Path to sainthood: Slain Oklahoman could be first U.S.-born priest beatified, paper reports

Sometimes, old news is worth reporting again.

Carla Hinton is the longtime religion editor for The Oklahoman, Oklahoma City's daily newspaper where I worked for nine years. She had a nice story Sunday on Oklahomans traveling to Guatemala to mark the 35th anniversary of a slain priest's death.

Thirty-five years, huh!?

So why is this front-page news all these years later?:

I'm not privy to The Oklahoman's news meetings, where editors decide what stories to give the most prominent play, but here's my guess: This is a case that many Oklahomans — particularly the state's religious community — have followed for a long time. The editors know that the story of the upcoming pilgrimage will appeal to those readers.

As for those unfamiliar with the Rev. Stanley Rother's death, Hinton shares the history and the path that has led to this week's anniversary commemoration in an extremely compelling way. It's just an interesting weekend read for those with coffee in one hand and the thick Sunday paper in the other:

The Rev. Don Wolf remembers working in his Guymon parish on a muggy summer day in 1981 when he received a telephone call from a friend.
“It's all over,” his friend said — and Wolf knew what this meant.
His cousin, the Rev. Stanley Rother, 46, had been killed by unknown assailants a few days earlier on July 28, in the rectory of his church in Santiago Atitlan, Guatemala, and the sad news was beginning to trickle back to the slain priest's family members, friends and fellow Catholic priests in Oklahoma.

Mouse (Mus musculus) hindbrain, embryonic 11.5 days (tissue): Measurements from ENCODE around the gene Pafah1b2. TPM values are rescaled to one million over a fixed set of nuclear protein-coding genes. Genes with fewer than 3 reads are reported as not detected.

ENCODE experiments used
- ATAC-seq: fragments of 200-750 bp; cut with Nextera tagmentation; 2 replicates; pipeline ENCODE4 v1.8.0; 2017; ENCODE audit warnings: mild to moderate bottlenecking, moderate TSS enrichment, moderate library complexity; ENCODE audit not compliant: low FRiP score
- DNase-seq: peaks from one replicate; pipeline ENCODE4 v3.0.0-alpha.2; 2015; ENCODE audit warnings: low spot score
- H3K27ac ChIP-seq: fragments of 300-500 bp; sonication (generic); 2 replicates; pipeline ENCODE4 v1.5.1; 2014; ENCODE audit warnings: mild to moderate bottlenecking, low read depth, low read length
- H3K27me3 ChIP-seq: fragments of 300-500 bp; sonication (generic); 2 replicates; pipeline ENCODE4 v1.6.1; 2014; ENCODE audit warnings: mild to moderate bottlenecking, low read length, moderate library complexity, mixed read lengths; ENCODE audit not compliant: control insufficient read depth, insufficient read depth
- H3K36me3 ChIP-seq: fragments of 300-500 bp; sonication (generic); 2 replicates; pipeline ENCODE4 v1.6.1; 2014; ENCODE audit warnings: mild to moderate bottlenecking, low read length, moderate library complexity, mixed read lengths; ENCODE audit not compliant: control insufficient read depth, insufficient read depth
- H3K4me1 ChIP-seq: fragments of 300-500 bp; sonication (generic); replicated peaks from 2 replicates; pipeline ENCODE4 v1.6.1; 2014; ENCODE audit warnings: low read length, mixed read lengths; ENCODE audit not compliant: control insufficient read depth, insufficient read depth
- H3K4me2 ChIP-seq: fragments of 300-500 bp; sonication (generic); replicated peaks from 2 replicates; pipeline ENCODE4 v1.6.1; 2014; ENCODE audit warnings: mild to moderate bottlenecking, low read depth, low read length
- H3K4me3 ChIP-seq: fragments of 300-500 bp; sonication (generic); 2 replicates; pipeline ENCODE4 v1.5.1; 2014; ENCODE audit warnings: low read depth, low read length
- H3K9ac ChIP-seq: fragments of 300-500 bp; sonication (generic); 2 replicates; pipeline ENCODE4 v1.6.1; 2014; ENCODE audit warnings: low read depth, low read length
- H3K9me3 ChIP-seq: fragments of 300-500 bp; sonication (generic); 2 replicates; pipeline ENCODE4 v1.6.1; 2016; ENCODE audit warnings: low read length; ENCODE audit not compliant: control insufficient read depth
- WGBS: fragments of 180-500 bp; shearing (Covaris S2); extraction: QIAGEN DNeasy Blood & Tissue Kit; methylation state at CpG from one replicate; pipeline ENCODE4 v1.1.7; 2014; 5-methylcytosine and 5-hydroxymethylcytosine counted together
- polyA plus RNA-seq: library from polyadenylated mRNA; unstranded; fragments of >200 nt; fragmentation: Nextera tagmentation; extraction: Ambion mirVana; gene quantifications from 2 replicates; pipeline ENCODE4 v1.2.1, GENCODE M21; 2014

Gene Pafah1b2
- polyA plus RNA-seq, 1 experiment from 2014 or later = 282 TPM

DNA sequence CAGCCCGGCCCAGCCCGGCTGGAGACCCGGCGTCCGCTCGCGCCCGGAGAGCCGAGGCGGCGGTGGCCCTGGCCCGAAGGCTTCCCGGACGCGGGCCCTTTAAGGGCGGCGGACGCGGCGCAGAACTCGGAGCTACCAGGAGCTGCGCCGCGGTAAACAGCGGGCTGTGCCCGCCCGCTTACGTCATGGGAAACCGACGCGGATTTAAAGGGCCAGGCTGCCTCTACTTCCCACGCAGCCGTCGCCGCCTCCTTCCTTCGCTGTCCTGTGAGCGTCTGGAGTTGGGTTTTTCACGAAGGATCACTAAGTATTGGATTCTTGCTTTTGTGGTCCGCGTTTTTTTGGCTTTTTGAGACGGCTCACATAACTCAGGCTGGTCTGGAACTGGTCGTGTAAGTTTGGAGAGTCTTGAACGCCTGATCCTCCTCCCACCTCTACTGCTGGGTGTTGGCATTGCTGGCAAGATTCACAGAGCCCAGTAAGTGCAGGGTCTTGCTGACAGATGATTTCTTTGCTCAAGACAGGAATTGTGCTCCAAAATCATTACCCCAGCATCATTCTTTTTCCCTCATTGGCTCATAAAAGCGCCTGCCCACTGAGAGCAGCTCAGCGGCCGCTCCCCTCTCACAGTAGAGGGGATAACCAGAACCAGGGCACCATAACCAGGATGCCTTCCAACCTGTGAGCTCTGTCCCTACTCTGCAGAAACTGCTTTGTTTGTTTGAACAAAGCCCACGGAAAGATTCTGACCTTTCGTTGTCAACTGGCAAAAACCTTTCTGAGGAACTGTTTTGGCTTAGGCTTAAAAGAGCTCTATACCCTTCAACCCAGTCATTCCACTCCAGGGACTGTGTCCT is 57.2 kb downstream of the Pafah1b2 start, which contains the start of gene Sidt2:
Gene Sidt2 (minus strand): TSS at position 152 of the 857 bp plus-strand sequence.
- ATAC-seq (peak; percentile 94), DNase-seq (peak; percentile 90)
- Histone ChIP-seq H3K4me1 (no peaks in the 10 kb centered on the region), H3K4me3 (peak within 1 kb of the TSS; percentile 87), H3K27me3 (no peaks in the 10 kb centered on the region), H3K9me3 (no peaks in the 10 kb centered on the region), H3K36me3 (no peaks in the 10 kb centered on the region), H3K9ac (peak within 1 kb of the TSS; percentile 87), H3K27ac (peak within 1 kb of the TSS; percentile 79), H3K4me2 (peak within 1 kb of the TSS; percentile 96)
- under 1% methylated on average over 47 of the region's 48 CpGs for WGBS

“It was a shock to hear, but it wasn't a surprise, because everyone, including him, knew that it was dangerous to go back,” said Wolf, now pastor of St. Eugene Catholic Church in Oklahoma City.
Wolf will be among a contingent of 60 people from Oklahoma and Arkansas traveling to Rother's beloved Guatemalan parish Monday to commemorate the 35th anniversary of his death.
The quiet, humble yet courageous Rother is a candidate for sainthood, and the coming trip of clergy and laity is a way to keep the Okarche native's memory alive, said the Most Rev. Paul S. Coakley, Oklahoma City archbishop. 

Later in the story, The Oklahoman notes that canonization efforts for Rother began in 2007. But I found myself wishing the paper had provided a few more details on that process. So I decided to make that constructive criticism.

That was before I noticed a sidebar with those exact details:

In 2015, a Vatican commission formally recognized the Rev. Stanley Rother as a martyr, bringing him a step closer to Roman Catholic sainthood.
The Most Rev. Paul S. Coakley, archbishop of the Oklahoma City archdiocese, said the determination of martyrdom was a critical step in the archdiocese’s efforts to have Rother beatified, which is the final stage before canonization as a saint.
The martyr designation for Rother has special significance for many reasons: If beatified, Rother would be the first Catholic martyr from the United States. He also would become the first priest born in the United States to receive this recognition.
Coakley said he is hopeful in the months ahead to receive a “breakthrough” or word from Rome that Rother will be beatified. 

Oh, well. So much for that criticism. I guess I'm stuck with an entirely positive post.

Seriously, this is one of those excellent Godbeat stories that likely doesn't break through the barrage of political, economic and crime news except at a newspaper with a full-time journalist devoted to such reporting. Kudos to Hinton and The Oklahoman for an insightful, interesting feature on old news that is definitely timely again.

Go ahead and read the whole story.

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